Flashcards in HaDPoP general Deck (29):
What is a consensus useful for?
- Allocation of resources
- Projections of populations
- Trends in populations Eg Ethnicity or age
How are confidence intervals calculated?
Lower bound = Value ÷ Error factor
Upper bound = Value x error factor
(error factor equation given in exam)
Cohort studies can either be?
1) Prospective - disease free individual recruited and followed up
2) Retrospective - Disease free individuals recruited then exposure status calculated from historical documentation and followed up
Explain internal comparisons
Occur when you have sub-cohorts within your original group and then compare exposed and unexposed within the cohort
Explain external comparisons
Occur when you have your exposed population compared against a reference population instead
Use an SMR calculation (removes confounders)
Describe healthy worker effect
Healthy worker effect is whereby there is biasing of results when a study involves workers / employed individual compared ti a reference population and is a form of selection bias
When a comparison is made, it should always be against other working individuals to prevent any bias
Describe a case control study
A case-control study involves recruiting disease-free (controls) individuals and diseased individuals (cases) and then their exposure status is determined
What biases affect case-control studies?
- Selection bias
- Recall bias
What are the positives and negatives of a cohort study?
+ Good to study rare EXPOSURE; adequate numbers of people can be picked from the population, where a small number is exposed
+ Opportunity to look for different potential OUTCOMES at once from varying exposures
- Expensive and time consuming, especially if the disease has a long latent time period Eg AIDS
+ Allows for calculation of specific absolute risk
What are the positives and negatives of a case-control study?
+ Good for rare diseases; no need to follow thousands of individuals to get a few cases
+ Opportunity to look for different potential EXPOSURES at once, as long as detailed background can be obtained
+ Cheap and quick
- Can not obtain absolute risk (unless nested case-control)
- Heavily affected by recall and selection bias
Why do randomised controlled trials use randomisation?
Remove any confounders that may be present in the study, known or unknown
What is the Bradford-Hill Criteria used for?
To determine whether a causal-effect relationship has been established (once confounders, bias and chance have been removed), Bradford-Hill criteria can be used to evaluate the relationship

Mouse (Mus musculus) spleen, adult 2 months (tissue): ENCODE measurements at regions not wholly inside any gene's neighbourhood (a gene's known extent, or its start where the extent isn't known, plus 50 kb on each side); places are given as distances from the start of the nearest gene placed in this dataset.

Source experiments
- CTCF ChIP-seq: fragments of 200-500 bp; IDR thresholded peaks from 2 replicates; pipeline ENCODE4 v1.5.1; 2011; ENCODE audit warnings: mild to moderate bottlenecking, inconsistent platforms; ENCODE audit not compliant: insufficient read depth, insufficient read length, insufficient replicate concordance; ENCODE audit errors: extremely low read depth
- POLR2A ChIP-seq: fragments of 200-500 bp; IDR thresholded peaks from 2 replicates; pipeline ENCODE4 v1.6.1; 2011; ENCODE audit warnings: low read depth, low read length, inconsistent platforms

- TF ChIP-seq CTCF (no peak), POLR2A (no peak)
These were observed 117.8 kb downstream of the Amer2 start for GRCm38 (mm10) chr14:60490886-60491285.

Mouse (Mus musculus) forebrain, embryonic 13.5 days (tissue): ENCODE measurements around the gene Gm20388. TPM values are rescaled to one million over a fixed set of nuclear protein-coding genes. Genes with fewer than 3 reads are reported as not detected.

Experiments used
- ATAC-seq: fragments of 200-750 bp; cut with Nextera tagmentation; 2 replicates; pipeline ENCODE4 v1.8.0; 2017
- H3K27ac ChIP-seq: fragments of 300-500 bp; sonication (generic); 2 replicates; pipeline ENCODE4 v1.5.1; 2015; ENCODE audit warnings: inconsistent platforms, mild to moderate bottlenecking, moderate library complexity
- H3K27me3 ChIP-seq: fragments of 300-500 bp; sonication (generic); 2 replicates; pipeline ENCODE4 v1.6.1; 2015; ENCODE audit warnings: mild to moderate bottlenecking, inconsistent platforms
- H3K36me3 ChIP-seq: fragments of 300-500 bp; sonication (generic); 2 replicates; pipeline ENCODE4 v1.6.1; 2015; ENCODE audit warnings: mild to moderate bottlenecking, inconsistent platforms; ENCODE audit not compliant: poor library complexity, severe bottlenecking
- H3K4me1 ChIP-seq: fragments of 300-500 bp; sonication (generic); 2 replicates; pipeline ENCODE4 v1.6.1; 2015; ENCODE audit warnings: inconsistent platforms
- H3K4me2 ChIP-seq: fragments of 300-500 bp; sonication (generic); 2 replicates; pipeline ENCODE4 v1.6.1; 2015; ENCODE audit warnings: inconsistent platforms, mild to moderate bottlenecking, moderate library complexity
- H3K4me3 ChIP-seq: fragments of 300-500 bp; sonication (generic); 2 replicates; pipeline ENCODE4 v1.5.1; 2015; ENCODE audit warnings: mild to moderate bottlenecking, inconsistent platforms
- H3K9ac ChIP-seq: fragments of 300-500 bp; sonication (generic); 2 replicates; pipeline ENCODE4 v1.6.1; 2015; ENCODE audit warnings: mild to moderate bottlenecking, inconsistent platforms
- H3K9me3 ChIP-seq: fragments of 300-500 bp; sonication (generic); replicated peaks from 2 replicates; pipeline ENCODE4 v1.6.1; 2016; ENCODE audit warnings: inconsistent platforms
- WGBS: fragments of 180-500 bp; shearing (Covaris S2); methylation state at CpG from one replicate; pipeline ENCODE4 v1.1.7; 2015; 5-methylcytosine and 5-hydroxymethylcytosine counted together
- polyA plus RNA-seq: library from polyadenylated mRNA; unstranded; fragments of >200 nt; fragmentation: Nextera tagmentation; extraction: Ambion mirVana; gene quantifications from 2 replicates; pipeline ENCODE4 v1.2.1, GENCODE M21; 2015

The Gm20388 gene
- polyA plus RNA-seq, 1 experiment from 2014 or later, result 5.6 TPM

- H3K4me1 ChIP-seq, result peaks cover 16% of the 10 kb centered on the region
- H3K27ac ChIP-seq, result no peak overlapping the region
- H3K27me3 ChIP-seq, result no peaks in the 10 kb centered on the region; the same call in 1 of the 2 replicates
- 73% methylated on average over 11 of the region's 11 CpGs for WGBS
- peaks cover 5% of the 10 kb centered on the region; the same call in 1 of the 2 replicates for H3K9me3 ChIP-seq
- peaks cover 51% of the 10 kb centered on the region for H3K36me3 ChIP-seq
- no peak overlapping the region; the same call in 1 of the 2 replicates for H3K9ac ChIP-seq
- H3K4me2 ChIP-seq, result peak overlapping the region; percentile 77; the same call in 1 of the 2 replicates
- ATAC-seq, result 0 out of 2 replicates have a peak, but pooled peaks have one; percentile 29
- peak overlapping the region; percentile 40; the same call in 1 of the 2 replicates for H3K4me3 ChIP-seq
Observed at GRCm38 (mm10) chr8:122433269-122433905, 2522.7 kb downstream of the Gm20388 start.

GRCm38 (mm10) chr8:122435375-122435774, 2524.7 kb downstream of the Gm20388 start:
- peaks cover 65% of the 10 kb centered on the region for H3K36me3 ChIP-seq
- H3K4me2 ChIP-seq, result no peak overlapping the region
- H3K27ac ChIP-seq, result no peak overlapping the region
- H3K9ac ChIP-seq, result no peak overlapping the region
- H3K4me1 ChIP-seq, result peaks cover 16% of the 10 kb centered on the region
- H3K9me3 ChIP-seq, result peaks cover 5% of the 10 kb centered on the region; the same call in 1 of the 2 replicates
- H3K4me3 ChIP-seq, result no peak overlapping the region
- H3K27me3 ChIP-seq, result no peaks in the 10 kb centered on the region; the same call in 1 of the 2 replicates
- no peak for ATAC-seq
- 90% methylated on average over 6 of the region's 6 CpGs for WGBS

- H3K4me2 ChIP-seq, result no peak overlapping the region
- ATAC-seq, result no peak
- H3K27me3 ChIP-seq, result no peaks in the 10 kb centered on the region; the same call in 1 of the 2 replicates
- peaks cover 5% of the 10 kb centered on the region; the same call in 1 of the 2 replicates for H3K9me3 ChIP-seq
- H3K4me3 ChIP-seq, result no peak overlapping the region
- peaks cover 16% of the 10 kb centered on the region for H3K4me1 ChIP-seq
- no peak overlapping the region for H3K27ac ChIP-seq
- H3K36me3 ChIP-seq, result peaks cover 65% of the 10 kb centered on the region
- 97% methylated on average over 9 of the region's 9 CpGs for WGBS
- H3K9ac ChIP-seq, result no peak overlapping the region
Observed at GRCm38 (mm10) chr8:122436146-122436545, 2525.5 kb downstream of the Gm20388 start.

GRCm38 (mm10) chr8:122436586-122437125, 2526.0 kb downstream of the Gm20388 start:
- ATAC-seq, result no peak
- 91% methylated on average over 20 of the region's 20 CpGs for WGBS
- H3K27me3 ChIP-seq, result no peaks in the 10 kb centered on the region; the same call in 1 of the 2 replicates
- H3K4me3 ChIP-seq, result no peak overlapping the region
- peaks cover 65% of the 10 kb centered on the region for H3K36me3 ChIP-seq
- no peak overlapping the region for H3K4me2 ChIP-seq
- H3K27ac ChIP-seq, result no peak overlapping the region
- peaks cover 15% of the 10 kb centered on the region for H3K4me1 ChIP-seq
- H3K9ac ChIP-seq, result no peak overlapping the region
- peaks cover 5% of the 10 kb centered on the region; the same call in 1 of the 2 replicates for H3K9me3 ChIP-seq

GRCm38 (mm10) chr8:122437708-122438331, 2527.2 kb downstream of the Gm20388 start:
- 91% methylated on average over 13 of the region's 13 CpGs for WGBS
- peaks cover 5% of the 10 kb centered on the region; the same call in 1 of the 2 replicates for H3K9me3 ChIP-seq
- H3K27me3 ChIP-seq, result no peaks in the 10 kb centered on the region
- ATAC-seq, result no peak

The more Bradford-Hill criteria present, the more likely it is to be a causal-effect relationship
What are the 9 Bradford-hill criteria
1) Strength of association
2) Specificity of association
3) Consistency of association
4) Temporal sequence
5) Dose response
7) Biological Plausibility
8) Coherence of theory
Bradford-Hill criteria. Strength of association
Stronger associations (Eg high IRR or OR) are more likely to be causal
Bradford-Hill criteria. Specificity of association
Outcome is associated with a specific factor
Eg mesothelioma caused by asbestos exposure
Bradford-Hill criteria. Consistency of association
Association occurs in other studies too
Bradford-Hill criteria. Temporal sequence
Causative factor precedes the outcome
Bradford-Hill criteria. Dose response
Different levels of exposure lead to different levels of outcome
Eg radiation levels
Bradford-Hill criteria. Reversibility
Removal of causative factor causes reduced risk of outcome
Bradford-Hill criteria. Biological plausibility
Biological mechanism to support the theory
Bradford-Hill criteria. Coherence of theory
Observed observation confirms current scientific thinking
Bradford-Hill criteria. Analogy
Another similar disease has similar outcomes
Describe the ethics of a randomised control trial
Clinical Equipoise – Reasonable uncertainty into which drug is better for the patient, so not subjecting patients to known less effective treatment
Scientifically Robust – Persuit of knowledge for the good of the general population
Ethical Recruitment – Recruitment for region where drug will take affect and no unethical exclusions from the trial
Valid Consent – Participants given sufficient knowledge, cooling off period, chance to ask questions, and ability to withdraw from trial at any point
Voluntariness – No coercion or manipulation into entering the trial
+ The ethics of any medical roles
What is a systemic review?
A compilation of primary studies
What is a meta-analysis
Within a systemic review , a meta-analysis provide the quantitative synthesis of the primary studies used in the trial
provides an overall value with associated confidence intervals
What is a forest plot?
A graphical representation of a meta-analysis
The horizontal line corresponds to the 95% confidence interval
The Vertical line corresponds to "line of no effect"; intervention has no effect on the outcome
Overall effect is given to give best estimate of all the data analysed together
What two types of models can be used in a meta-analysis
1) Fixed effects model - assumes the studies used are homogenous and any variation between data comes from within-study variation
2) Random effects model - Assumes the studies are heterogenous and variation between data comes from within-study variation and between-study variation
In a funnel plot, what does a typical funnel shape indicate?
A well balanced systemic review